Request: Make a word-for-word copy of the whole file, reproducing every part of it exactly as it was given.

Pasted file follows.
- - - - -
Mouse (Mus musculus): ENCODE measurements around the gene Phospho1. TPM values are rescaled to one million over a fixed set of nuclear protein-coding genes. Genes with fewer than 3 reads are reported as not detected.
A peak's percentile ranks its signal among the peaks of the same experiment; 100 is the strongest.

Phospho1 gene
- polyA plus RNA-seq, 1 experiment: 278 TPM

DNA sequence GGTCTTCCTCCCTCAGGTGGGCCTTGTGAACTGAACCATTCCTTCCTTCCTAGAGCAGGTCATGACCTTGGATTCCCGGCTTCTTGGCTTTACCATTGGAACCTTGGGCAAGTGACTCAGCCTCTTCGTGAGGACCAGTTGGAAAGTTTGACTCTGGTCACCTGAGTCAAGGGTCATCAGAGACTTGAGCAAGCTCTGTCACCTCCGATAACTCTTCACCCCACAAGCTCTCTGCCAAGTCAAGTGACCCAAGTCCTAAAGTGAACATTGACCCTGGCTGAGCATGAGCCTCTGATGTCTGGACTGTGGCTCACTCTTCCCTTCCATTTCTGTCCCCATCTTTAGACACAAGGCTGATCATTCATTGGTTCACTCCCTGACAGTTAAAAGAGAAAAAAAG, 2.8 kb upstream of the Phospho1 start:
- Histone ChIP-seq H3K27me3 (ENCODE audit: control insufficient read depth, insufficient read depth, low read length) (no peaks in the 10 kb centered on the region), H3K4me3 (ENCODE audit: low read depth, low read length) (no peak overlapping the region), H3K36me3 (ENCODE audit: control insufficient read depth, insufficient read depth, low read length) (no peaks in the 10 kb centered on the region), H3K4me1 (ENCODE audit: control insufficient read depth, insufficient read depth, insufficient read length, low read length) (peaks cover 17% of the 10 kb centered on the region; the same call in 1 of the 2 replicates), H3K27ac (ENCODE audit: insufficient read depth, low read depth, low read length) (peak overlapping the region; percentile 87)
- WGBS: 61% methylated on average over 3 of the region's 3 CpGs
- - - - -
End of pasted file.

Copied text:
Mouse (Mus musculus): ENCODE measurements around the gene Phospho1. TPM values are rescaled to one million over a fixed set of nuclear protein-coding genes. Genes with fewer than 3 reads are reported as not detected.
A peak's percentile ranks its signal among the peaks of the same experiment; 100 is the strongest.

Phospho1 gene
- polyA plus RNA-seq, 1 experiment: 278 TPM

DNA sequence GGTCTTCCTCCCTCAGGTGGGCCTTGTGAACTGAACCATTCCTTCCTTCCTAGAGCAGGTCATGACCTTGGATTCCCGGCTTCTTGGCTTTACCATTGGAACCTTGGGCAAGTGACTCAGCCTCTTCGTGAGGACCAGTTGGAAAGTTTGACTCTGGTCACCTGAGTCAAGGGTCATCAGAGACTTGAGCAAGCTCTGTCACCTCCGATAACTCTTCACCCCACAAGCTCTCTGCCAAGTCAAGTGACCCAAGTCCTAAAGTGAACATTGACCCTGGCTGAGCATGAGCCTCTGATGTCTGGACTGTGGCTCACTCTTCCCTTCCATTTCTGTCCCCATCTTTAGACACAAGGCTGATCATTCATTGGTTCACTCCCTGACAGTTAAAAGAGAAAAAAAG, 2.8 kb upstream of the Phospho1 start:
- Histone ChIP-seq H3K27me3 (ENCODE audit: control insufficient read depth, insufficient read depth, low read length) (no peaks in the 10 kb centered on the region), H3K4me3 (ENCODE audit: low read depth, low read length) (no peak overlapping the region), H3K36me3 (ENCODE audit: control insufficient read depth, insufficient read depth, low read length) (no peaks in the 10 kb centered on the region), H3K4me1 (ENCODE audit: control insufficient read depth, insufficient read depth, insufficient read length, low read length) (peaks cover 17% of the 10 kb centered on the region; the same call in 1 of the 2 replicates), H3K27ac (ENCODE audit: insufficient read depth, low read depth, low read length) (peak overlapping the region; percentile 87)
- WGBS: 61% methylated on average over 3 of the region's 3 CpGs